Clients were advised of this change soon after the decision last year and kept updated via direct mail and community newsletters.  Clients who were likely to struggle with change were proactively contacted and spoken to about the decision and how to find a new provider. The transition out of these services has been successful, with a high level of acceptance and minimal community concern. 

Confirming CHSP Service Provision until 2022

In 2018 the Commonwealth Government announced the Victorian transition of entry level Aged Care would be extended by a further 12 months to June 2020.  Accepting the CHSP grant extension to June 2020 for all current services is consistent with Council’s 3 July 2018 resolutions.  Officers have indicated an intent to accept the funding extension and are waiting for the Commonwealth to make a formal offer.

As part of the recently announced 2019 Commonwealth Government Budget package, funding for the Commonwealth Home Support Programme (CHSP) will be extended from 1 July 2020 to 30 June 2022. The Department of Health will advise existing CHSP service providers about the process for implementing the funding extension in coming months.

Efficiencies and Continuous Improvement

As resolved in July 2018, officers have been seeking efficiencies and improvements in service to both reduce subsidy and create savings which can be reinvested in increasing Positive Ageing outcomes.  Since July 2018, a range of operational efficiencies and improvements have been identified such as changes to when and how services are delivered which do not effect service quality.

Navigation and Connection

In 2018 Council resolved to establish a Council Navigation and Connection Program to support older residents to navigate the Aged Care system and access other Positive Ageing opportunities such as joining a seniors group, joining a sporting group, attending a LEAP outing, becoming a U3A member, or becoming a volunteer.

This program will not duplicate what others are already funded to provide and a mapping process has confirmed there are many existing services funded to provide some level of navigation and connection, including My Aged Care.  There are also many settings where navigation and connection is occurring in a more organic way – including as part of other service provision, via community groups and networks and within Council’s Aged Services.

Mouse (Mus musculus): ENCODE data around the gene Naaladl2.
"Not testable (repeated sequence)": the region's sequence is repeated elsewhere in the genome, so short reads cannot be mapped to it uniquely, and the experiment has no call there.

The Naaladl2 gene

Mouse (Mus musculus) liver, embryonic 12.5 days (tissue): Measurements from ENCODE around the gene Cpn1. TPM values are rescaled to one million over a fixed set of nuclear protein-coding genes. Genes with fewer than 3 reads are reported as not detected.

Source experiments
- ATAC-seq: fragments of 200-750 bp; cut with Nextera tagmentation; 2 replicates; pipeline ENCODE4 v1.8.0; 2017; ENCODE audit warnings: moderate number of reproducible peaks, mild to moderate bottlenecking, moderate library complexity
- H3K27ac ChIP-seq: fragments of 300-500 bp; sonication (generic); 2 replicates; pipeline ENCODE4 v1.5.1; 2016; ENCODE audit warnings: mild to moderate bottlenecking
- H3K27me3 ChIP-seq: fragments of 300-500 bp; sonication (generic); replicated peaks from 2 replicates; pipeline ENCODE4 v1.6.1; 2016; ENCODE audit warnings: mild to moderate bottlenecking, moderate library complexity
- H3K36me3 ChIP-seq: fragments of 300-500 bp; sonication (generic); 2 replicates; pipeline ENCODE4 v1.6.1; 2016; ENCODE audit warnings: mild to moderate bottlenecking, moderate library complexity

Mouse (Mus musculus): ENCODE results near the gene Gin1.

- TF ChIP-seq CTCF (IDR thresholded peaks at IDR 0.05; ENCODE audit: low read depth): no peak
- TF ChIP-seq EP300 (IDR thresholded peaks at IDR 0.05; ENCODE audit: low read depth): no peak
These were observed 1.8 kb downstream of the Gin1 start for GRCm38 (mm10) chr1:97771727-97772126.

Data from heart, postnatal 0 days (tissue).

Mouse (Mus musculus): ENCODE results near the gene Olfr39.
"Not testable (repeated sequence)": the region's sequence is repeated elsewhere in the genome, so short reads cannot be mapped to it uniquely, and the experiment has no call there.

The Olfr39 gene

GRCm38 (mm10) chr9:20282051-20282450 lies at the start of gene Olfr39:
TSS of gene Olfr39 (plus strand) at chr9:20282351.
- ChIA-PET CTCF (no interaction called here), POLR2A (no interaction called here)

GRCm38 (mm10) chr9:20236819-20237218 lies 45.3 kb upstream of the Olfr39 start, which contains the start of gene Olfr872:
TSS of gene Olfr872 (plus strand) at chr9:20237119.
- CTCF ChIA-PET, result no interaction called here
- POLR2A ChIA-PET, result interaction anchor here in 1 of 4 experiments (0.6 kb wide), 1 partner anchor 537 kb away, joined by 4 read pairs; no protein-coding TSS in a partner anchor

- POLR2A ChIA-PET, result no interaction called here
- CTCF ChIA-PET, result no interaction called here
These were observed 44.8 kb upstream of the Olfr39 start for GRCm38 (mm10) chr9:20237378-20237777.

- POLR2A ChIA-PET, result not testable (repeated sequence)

Work is currently being undertaken within A&D to strengthen existing processes and identify viable options for expanding the provision of formal navigation services, with some options including:

·    Imbedding navigation and connection into all A&D services and programs with the promotion of clear contact points.

·    The development of a Knowledge Base to support all A&D staff to provide consistent on the spot information.

·    The expansion/creation of an Access and Support program that will provide higher level support to those clients, carers and representatives who require it.  This element is likely to comprise a mix of staff and volunteer roles and will draw on the findings of Council’s recent ‘Seniors’ Link-up’ project where trained volunteers supported isolated older residents to access a range of community supports and services.

·    Making the knowledge base available for the community to access themselves.

Consultation and Education

Ongoing education and communication about Aged Care Reform has been provided to clients, staff and other affected parties with an emphasis on communicating announcements as decisions are made.  Affected parties, particularly clients and staff continue to feed back that they are frustrated by the years of uncertainty and the ongoing lack of clarity provided by the Commonwealth Government.  Uncertainty is exacerbated by the recent extension of CHSP funding to 2022.

As previously resolved, further meaningful and appropriate consultation and education with the affected parties, especially clients and their carers, will be undertaken between now and December 2019 to develop a transition plan for Council’s future role in Aged Care including consideration of a transition out of Domestic Assistance, Personal Care and Respite by June 2022 as one option.  This would enable residents to inform how Positive Ageing outcomes could be maximised and impacts of change minimised.

National Aged Care Reform

The Commonwealth Government is reforming Aged Care to achieve a national, accessible, integrated and sustainable system which responds to consumer choice and is ‘efficient’.  It has been previously noted that the Victorian entry level Aged Care system is not aligned with the national Aged Care system.

Examples of how reform has already resulted in significant change across the various tiers of Aged Care include:

·    ‘Ageing in Place’: Extra supports go to where the nursing home resident is, rather than the person moving to a different nursing home with a ‘higher needs bed’.

·    ‘Consumer Directed Care’: Where packages for higher needs and vulnerable people are allocated and ‘owned’ by the person who chooses what supports they need and who they will ‘buy’ them from, rather than the provider being ‘block funded’, and choosing the client from a national waiting list.